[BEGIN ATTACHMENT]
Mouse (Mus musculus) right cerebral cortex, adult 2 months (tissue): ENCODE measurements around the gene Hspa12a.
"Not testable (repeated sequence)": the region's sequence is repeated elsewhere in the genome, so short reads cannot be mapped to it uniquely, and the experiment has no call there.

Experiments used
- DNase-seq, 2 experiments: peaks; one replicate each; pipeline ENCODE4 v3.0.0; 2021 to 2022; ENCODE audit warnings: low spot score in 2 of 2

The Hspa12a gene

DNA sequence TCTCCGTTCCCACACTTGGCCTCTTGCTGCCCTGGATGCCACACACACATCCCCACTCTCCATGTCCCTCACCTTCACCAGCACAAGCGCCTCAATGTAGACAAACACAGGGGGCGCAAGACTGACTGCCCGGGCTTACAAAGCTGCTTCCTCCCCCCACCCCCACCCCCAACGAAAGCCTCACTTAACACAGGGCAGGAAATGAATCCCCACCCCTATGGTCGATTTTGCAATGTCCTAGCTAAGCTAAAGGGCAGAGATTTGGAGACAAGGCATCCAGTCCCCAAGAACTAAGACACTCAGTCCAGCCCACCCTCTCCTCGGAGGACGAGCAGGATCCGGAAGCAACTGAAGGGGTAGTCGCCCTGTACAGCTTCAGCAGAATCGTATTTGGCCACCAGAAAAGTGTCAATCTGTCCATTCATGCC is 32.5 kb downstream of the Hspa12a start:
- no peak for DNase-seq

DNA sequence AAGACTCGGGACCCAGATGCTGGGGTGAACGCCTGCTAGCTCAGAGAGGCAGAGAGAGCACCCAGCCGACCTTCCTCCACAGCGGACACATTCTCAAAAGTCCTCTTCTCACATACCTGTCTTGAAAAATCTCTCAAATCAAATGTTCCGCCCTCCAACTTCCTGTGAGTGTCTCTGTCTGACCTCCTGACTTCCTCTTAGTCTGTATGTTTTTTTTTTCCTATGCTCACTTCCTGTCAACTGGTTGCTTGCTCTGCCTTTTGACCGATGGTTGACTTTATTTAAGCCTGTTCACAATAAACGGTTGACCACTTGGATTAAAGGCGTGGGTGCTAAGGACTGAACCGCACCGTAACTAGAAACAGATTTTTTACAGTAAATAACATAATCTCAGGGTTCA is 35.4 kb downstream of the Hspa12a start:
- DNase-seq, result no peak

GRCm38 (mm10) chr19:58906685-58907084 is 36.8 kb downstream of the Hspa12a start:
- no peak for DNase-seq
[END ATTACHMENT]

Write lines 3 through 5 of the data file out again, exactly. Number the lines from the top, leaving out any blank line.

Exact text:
Experiments used
- DNase-seq, 2 experiments: peaks; one replicate each; pipeline ENCODE4 v3.0.0; 2021 to 2022; ENCODE audit warnings: low spot score in 2 of 2

The Hspa12a gene